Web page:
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The 6 Elements of the Content Marketing Process

There's so much focus on creating content that it's easy to forget the other steps of the content marketing process. Here's a regular reminder.

The 6 Elements of the Content Marketing Process

No matter how far we get into the days of content marketing as a common practice, so many marketers still can’t find their balance with it.

Most of us logically know that content marketing and content creation aren’t synonyms, but you wouldn’t know it from looking at our schedules or to-do lists.

The over-focus on content creation is noticeable everywhere:

  • In our content marketing strategies that ask, “what should we talk about?”
  • In our marketing calendars that answer, “when should we talk about it?”
  • In our schedules that are filled with churning out as much content as possible.

And in leaning too much toward content creation, we distance ourselves from all the other important elements of content marketing.

This is why, no matter how many times we hear things like “spend more time promoting content than you do creating it,” this is rarely what our day-to-day realities as marketers look like.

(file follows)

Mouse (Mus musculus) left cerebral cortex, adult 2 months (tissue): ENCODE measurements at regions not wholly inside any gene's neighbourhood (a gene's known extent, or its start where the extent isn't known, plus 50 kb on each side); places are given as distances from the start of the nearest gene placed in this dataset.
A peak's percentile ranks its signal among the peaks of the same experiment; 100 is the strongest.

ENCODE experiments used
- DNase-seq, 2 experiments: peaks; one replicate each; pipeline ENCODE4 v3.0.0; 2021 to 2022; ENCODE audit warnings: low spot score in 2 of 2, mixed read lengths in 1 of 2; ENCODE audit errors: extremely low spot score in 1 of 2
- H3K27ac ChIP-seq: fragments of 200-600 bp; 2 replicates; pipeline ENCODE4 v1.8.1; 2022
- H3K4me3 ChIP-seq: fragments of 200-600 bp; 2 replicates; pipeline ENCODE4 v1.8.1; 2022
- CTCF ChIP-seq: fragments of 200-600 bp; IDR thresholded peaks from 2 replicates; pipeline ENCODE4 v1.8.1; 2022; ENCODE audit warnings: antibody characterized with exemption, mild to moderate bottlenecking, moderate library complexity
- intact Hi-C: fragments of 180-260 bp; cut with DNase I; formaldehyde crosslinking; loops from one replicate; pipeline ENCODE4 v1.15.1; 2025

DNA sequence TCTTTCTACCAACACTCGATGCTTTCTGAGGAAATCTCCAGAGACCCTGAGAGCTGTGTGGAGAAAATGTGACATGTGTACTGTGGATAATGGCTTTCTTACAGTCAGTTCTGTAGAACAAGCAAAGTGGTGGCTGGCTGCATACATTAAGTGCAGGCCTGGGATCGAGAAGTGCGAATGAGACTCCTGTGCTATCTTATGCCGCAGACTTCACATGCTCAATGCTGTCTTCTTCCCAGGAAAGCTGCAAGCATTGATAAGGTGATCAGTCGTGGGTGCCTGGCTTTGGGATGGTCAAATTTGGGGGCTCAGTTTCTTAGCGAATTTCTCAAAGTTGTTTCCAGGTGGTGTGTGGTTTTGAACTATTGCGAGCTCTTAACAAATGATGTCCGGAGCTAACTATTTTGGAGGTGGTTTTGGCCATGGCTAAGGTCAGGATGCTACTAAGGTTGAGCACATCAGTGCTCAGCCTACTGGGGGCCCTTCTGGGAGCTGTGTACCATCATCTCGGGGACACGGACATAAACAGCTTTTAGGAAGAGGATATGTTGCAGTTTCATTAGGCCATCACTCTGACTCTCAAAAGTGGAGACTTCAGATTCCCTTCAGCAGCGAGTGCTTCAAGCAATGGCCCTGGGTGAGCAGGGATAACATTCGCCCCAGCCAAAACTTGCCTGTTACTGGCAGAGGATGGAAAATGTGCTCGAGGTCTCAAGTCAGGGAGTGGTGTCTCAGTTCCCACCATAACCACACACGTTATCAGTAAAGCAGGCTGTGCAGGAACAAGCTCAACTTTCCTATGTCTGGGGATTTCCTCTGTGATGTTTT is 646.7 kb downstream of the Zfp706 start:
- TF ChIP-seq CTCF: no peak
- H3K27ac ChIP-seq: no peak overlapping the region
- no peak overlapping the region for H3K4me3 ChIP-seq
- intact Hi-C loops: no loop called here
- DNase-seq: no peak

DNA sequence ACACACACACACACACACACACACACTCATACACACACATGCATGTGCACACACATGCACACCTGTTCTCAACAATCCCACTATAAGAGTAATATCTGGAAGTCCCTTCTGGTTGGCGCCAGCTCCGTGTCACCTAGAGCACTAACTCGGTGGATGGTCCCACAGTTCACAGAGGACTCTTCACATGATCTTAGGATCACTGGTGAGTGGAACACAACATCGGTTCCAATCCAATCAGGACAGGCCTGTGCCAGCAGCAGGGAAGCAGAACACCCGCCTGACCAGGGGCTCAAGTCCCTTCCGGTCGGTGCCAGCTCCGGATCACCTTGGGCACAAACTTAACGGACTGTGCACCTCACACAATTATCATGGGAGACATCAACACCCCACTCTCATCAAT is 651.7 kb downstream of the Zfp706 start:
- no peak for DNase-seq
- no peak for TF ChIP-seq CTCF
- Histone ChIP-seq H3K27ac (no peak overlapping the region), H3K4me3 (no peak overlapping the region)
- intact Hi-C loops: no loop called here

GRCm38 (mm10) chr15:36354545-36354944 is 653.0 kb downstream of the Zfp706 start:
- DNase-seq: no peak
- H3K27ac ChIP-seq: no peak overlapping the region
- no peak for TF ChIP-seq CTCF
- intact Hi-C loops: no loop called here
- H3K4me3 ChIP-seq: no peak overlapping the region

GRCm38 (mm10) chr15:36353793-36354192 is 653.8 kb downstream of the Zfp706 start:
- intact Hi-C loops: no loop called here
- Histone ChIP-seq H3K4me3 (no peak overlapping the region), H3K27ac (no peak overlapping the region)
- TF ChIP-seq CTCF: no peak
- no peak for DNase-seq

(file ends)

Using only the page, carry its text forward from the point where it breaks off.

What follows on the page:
There seems to be this belief that if we stop pumping out weekly content, leads and customers will stop finding our businesses.

But when we stop creating in order to spend energy on other elements of the content marketing process, the opposite is true.

The less you create and the more you amplify what you create, the less you’ll need to create.

So what do you need to learn how to balance with content creation?

Here are the different elements of content marketing.

1. Content Strategy

Content strategy is where it all begins.

Before you do anything else, including publishing content, you need to get clear on what the point of it all is.

This is where you figure out:

  • Audience research: Who you’re talking to.
  • Journey mapping: What you’re trying to get them to do.
  • Channel selection: Where and how you’re reaching them.
  • Topic selection: What you’re talking to them about.
  • Project management: How your team will get it all done.

Plus how to optimize it all to maximize your results.

And like the rest of the elements listed here, content strategy isn’t something you can just do once.

While your strategy only needs to be built from scratch when you’re first getting started with content marketing, it still needs to be revisited and updated around once or twice a year.